Wilt '67 | Spirit of The Champion

Wilt '67

By Curtis Harris

From December 16 through December 28, 1966, the Philadelphia 76ers played seven games. Winning all seven contests, the Sixers sat atop the NBA with an overall record of 34 wins and 3 losses.

Wilt Chamberlain, the NBA’s reigning MVP, was an all-encompassing force during this seven game stretch. He recorded five triple-doubles in these seven games. He finished two assists and one assist shy of the statistical mark in the other two games.

Wilt Chamberlain’s triple-double spree in December 1966. (table created using infogr.am)

Overall Chamberlain averaged 24.1 points, 26.6 rebounds, and 10.6 assists while shooting an otherworldly 71.1% from the field during this statistical tantrum.

What’s truly absurd, however, is that when the 1966-67 season was all said and done, Chamberlain averaged 24.1 points, 24.2 rebounds, and 7.8 assists while shooting 68.3% from the field. All said and done, “the spree” was barely above average for the center.

As the 76ers were putting together a season unlike any seen before in NBA history, Chamberlain was once again filling the box scores with cartoonish numbers.

On November 25, 1966, versus the Baltimore Bullets, he had a performance of 41 points, 19 rebounds and four assists while making 16 of his 17 field goal attempts. The very next night versus the Detroit Pistons, the Big Dipper poured it on with 26 points, 24 rebounds and 15 assists.

Wilt Chamberlain passing and screening to free Hal Greer for the jumper

Coming out of the All-Star Break in mid-January that season, Chamberlain over the course of two games made all 26 of his field goal attempts as he totaled 59 points, 52 rebounds and 16 assists versus the Chicago Bulls and Los Angeles Lakers on a back-to-back.

During the final two games of the regular season, the Big Dipper pummeled the Baltimore Bullets on back-to-back nights. On March 18, Wilt unleashed 26 points, 17 rebounds, and 15 assists. The very next day he resumed the drubbing with 37 points, 30 rebounds, and four assists. In the first game, Chamberlain showed mercy making just nine of 12 shots while in the season finale he drained all 16 of his field goal attempts.

As the Sixers finished with 68 wins and 13 losses, Chamberlain was named the NBA’s MVP for the third time in his career. And as the playoffs began he continued tormenting the opposition.

In the first round of the playoffs versus the Cincinnati Royals, the Sixers’ big man averaged 28 points, 26.5 rebounds, and 11 assists per game. With Bill Russell manning their defense the Boston Celtics fared better -- but not by much. His scoring dropped to just 21.6 points a game, but Chamberlain’s rebounding zoomed to 32 carooms a contest while his crisp passes lead to 10 assists a game.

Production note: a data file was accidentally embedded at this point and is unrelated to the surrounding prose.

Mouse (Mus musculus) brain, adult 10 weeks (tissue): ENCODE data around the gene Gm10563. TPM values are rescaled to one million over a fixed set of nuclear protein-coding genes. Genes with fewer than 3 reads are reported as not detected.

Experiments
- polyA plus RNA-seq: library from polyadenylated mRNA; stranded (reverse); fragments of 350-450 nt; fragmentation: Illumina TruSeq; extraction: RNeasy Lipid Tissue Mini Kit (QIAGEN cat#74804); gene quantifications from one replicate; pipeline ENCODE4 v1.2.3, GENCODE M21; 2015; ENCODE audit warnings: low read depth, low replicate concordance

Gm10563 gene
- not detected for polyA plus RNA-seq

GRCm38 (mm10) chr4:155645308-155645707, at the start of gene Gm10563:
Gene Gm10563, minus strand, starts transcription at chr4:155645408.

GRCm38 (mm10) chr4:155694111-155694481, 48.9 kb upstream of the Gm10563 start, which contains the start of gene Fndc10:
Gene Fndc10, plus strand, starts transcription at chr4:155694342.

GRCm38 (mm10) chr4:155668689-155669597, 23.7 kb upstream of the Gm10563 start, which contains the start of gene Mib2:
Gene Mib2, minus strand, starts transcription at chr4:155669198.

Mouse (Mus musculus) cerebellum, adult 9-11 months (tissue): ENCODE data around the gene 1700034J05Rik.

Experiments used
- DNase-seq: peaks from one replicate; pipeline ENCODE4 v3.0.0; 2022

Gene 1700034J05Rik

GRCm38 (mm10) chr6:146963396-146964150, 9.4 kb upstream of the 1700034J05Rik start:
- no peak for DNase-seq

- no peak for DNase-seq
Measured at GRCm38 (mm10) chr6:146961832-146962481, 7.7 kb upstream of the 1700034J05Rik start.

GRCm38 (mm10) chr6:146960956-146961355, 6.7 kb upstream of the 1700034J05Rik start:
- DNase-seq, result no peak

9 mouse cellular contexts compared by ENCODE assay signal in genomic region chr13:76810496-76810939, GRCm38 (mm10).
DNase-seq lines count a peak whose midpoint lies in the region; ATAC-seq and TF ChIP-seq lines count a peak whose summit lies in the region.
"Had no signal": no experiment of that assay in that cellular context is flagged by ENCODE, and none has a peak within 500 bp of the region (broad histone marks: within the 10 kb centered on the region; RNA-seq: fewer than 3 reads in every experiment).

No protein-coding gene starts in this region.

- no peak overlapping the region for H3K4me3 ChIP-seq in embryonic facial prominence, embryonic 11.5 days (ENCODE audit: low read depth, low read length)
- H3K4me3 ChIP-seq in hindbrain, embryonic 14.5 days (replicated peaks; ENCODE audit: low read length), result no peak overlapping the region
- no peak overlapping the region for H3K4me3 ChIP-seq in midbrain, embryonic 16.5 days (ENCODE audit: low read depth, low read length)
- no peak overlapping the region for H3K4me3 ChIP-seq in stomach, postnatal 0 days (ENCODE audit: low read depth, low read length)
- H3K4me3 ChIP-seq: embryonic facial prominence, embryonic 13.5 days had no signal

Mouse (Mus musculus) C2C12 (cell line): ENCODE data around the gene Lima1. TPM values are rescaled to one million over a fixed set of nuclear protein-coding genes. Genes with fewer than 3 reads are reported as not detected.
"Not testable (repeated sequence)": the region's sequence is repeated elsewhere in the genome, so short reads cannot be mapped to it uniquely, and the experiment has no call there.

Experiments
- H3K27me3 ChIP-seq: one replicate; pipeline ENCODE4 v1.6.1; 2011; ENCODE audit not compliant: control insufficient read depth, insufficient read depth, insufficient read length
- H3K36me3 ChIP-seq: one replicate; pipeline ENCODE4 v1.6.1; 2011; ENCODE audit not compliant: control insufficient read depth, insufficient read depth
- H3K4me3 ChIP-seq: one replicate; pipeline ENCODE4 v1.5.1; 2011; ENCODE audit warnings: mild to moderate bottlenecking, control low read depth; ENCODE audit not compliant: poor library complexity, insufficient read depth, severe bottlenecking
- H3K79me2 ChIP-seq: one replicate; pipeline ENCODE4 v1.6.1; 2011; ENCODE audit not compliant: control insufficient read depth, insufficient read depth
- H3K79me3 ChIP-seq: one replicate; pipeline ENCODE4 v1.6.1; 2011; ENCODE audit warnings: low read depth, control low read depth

Wilt Chamberlain outmuscling for the rebound and dunk in Game 6 of the NBA Finals

With the Celtics dispatched in five games, the Sixers rumbled in the Finals with Nate Thurmond and the San Francisco Warriors. Thurmond was no slouch and gave Chamberlain his hardest matchup of the season. Nate the Great admirably stymied Chamberlain (relatively speaking) holding the NBA’s MVP to averages of 17.7 PPG, 28.5 RPG, and 6.8 APG on 56% shooting during the Finals.

This represented an offensive decline from the regular season, but there’s two sides to the ball.

If Thurmond annoyed and frustrated Chamberlain, Wilt was able to absolutely win the matchup thanks to his own defense on Thurmond. The Hall of Fame Warriors center averaged a sterling 26.7 RPG, but only managed 14 PPG on 34% shooting as Wilt continued his season-long control of the defensive interior.

And this is what makes Wilt’s 1966-67 season a contender for the greatest ever from an individual ballplayer. On offense he got his own buckets, while facilitating easy shots for others. On defense he made life miserable for opponents. And if his constellation of star teammates forced the opposition into missed field goals, he was there to close the door on possessions by gobbling up all the rebounds.

There were other season where Chamberlain scored more points, others where he grabbed more rebounds, and dished out more assists. Amazingly, there was even a season where he shot a higher field goal percentage than 68%.

Wilt ‘67, however, truly might have been the perfect combination of Chamberlain’s athleticism, intelligence, and decision-making as his 76ers rolled to the NBA title.